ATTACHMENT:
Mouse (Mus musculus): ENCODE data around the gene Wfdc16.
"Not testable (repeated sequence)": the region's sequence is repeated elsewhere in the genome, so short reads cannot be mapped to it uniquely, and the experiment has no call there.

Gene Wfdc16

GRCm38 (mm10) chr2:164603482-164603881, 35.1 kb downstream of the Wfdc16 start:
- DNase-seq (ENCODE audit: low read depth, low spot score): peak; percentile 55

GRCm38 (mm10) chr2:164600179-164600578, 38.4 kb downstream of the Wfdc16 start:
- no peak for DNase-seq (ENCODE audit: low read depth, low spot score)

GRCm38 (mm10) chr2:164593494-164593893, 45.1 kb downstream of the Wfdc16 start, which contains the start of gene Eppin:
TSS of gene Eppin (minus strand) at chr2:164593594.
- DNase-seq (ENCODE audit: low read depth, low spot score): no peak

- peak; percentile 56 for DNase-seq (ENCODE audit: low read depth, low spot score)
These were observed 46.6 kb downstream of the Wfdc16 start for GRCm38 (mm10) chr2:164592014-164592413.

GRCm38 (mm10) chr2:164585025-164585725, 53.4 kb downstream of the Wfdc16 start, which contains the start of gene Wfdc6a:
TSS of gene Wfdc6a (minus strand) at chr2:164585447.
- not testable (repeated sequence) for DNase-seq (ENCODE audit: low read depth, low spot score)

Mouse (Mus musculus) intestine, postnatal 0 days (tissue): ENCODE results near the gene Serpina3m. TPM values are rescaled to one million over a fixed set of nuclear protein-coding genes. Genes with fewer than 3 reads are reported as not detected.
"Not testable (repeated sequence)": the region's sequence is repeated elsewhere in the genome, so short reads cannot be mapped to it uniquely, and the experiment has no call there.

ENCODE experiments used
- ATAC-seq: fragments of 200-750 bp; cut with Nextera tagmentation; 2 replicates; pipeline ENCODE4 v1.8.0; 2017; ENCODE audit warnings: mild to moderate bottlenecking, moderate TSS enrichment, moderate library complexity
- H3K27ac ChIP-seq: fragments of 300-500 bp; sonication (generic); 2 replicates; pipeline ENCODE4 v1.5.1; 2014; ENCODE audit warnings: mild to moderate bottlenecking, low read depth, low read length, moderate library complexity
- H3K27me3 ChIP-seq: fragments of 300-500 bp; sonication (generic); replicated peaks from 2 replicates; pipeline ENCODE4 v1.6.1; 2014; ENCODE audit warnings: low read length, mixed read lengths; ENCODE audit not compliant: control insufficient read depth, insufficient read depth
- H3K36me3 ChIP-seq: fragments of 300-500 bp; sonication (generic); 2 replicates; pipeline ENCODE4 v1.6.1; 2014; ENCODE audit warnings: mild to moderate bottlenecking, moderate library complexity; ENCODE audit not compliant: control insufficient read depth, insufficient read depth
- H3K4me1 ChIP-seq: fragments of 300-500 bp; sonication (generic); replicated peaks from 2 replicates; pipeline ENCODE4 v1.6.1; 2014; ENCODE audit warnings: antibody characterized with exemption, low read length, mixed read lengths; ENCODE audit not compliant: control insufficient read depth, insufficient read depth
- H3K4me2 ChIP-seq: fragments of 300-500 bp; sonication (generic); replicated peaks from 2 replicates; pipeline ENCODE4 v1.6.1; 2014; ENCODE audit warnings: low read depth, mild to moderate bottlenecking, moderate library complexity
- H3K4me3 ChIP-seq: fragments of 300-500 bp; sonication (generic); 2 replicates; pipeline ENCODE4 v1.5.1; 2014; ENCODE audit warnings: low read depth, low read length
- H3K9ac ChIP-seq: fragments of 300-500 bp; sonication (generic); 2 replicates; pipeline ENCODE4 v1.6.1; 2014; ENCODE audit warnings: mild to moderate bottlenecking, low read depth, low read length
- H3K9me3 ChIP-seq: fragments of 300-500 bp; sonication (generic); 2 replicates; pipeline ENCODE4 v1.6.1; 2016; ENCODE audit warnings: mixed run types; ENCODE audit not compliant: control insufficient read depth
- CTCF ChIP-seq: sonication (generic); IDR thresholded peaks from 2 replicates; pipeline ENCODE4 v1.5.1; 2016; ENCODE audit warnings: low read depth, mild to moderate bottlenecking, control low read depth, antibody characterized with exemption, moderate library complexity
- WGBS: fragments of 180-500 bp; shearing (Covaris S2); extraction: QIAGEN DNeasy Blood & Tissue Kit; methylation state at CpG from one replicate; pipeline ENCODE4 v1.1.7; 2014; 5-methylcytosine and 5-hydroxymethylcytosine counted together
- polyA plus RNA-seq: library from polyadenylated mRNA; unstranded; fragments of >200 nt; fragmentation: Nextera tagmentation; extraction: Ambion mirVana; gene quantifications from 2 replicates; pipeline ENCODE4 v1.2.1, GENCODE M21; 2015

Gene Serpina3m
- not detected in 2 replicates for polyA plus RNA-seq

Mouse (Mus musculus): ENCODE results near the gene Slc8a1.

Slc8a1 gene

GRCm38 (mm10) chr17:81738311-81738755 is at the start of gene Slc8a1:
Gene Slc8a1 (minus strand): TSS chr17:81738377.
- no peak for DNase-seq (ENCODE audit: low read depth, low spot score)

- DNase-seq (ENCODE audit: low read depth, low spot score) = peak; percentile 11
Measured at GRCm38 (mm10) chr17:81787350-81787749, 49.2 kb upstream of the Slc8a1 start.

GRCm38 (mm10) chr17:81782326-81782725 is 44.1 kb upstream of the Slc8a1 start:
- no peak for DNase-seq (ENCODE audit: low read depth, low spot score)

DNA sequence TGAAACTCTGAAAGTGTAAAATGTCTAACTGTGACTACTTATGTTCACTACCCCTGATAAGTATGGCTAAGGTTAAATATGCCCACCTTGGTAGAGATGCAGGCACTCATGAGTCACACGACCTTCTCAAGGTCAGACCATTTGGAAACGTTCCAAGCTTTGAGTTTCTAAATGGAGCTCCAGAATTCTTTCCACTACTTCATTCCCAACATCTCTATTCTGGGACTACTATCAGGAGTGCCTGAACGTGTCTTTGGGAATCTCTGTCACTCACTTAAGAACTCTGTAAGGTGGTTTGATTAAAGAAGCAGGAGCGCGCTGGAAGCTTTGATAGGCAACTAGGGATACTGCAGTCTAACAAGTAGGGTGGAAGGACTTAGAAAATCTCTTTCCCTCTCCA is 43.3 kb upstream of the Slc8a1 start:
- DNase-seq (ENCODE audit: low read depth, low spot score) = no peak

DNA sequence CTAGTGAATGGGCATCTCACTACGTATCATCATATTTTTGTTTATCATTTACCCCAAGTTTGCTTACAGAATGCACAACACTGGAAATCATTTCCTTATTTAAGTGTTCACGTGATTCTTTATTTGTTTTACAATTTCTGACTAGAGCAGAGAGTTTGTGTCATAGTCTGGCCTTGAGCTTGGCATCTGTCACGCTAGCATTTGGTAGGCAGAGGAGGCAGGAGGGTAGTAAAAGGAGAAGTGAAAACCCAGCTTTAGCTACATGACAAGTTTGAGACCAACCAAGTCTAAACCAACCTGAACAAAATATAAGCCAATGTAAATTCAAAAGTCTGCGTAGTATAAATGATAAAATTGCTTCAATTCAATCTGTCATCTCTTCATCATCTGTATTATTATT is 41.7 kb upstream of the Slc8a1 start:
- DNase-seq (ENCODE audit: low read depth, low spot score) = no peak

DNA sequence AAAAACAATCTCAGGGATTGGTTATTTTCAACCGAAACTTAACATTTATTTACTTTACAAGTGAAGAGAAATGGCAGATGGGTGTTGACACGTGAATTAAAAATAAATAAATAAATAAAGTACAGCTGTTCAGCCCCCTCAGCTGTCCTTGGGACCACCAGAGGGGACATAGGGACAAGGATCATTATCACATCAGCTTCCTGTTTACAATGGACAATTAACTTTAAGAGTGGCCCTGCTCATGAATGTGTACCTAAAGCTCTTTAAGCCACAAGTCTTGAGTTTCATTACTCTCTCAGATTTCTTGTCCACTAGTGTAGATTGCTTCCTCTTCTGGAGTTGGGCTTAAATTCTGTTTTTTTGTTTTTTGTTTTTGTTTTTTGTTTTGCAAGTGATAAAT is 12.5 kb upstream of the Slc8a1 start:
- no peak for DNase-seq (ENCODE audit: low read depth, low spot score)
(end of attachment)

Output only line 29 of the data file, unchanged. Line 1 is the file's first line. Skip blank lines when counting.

- WGBS: fragments of 180-500 bp; shearing (Covaris S2); extraction: QIAGEN DNeasy Blood & Tissue Kit; methylation state at CpG from one replicate; pipeline ENCODE4 v1.1.7; 2014; 5-methylcytosine and 5-hydroxymethylcytosine counted together